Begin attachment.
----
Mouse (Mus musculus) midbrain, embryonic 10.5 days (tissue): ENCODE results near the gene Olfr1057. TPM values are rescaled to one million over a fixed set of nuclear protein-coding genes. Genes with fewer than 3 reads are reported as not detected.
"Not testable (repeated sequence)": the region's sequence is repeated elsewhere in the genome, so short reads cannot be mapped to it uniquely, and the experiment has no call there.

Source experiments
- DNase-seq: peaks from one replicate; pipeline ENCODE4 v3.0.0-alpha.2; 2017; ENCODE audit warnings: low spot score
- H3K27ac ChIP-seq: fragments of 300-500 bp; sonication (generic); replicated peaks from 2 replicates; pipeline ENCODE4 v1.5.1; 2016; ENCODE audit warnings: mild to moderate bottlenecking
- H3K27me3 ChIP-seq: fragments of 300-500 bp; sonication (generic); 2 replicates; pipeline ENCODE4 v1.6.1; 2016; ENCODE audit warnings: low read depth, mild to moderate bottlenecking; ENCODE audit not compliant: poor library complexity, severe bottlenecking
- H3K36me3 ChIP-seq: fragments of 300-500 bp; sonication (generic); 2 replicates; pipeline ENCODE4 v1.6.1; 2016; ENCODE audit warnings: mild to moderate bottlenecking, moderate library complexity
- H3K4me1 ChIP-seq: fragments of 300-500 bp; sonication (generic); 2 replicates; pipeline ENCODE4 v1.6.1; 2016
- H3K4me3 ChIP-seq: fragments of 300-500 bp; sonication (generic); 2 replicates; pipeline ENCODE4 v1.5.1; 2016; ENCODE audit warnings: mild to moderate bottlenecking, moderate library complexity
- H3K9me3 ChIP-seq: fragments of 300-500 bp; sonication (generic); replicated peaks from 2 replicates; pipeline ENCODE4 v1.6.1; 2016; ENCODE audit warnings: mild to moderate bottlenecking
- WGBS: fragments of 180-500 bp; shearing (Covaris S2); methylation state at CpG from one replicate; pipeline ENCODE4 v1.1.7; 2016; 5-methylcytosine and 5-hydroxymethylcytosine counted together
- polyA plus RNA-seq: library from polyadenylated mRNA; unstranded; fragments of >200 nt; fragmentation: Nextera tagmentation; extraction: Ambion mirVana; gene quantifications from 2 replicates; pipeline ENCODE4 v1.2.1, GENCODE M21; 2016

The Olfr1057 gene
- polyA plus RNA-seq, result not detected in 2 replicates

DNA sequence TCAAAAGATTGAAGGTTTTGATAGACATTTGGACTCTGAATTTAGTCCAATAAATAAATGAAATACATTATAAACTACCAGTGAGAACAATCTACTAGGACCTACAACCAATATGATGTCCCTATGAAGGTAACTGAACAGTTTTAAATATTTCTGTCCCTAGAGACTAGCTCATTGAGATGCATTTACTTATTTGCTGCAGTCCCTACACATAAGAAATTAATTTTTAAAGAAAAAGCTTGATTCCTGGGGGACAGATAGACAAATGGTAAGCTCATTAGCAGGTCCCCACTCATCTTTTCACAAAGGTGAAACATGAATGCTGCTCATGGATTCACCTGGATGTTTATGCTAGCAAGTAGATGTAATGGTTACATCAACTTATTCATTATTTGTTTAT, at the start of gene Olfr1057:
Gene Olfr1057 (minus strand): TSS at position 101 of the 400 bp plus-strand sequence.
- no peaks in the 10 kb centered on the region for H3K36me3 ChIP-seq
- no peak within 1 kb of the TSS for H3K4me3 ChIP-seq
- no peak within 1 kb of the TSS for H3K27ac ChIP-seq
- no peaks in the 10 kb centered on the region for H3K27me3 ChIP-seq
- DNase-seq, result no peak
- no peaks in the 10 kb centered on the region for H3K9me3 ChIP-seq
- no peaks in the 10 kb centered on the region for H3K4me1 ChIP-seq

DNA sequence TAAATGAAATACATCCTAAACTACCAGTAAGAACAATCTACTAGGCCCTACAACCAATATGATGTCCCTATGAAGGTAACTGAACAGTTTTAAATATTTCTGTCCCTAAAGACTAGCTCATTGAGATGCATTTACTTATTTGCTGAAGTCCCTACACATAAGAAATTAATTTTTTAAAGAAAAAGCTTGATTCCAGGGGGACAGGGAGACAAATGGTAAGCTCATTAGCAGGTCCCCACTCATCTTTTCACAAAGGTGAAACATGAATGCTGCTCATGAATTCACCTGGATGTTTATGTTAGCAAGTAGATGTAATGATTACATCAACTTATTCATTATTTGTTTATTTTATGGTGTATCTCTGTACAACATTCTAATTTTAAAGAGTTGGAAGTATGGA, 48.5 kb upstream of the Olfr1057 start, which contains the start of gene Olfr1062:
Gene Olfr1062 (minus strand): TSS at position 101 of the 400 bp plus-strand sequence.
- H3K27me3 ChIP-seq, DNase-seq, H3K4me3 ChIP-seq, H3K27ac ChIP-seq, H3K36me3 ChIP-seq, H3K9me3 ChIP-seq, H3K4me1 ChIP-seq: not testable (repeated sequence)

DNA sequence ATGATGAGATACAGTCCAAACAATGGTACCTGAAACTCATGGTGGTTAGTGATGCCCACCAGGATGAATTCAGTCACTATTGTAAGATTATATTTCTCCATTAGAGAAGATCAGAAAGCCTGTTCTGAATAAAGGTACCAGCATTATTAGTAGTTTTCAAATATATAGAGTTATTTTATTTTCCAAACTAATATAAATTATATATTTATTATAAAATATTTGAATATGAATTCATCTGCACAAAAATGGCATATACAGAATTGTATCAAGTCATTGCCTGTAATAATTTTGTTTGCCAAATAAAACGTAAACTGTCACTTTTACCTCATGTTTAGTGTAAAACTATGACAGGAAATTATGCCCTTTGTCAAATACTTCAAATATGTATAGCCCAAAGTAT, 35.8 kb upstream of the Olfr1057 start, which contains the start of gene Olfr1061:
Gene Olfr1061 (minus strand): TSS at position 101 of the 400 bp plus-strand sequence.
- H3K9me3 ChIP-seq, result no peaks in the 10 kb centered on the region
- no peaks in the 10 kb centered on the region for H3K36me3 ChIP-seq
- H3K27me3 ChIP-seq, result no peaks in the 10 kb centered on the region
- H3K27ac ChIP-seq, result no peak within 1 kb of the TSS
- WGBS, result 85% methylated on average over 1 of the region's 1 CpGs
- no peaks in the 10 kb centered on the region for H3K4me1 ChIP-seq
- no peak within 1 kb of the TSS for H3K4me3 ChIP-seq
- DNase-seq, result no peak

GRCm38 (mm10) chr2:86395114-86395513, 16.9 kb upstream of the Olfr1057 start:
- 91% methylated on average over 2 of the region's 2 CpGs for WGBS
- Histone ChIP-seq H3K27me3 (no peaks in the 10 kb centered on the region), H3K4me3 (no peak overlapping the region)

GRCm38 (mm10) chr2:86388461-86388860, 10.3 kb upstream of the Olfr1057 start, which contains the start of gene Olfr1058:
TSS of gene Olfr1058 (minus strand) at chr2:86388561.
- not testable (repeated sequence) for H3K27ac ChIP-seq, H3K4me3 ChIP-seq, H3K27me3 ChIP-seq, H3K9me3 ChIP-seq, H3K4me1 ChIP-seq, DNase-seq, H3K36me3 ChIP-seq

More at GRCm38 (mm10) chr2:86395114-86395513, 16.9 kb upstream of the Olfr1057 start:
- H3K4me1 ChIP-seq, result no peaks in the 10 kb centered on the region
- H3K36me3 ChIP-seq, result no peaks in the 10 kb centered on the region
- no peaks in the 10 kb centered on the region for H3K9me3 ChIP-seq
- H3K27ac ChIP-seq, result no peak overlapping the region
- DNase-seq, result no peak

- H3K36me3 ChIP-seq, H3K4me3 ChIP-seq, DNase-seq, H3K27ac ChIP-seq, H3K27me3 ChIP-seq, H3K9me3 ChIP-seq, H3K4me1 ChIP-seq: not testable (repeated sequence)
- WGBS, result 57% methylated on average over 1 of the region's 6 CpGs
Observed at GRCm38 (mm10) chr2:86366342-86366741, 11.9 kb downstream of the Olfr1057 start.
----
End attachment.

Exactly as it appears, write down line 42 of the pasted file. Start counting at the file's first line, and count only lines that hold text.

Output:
- not testable (repeated sequence) for H3K27ac ChIP-seq, H3K4me3 ChIP-seq, H3K27me3 ChIP-seq, H3K9me3 ChIP-seq, H3K4me1 ChIP-seq, DNase-seq, H3K36me3 ChIP-seq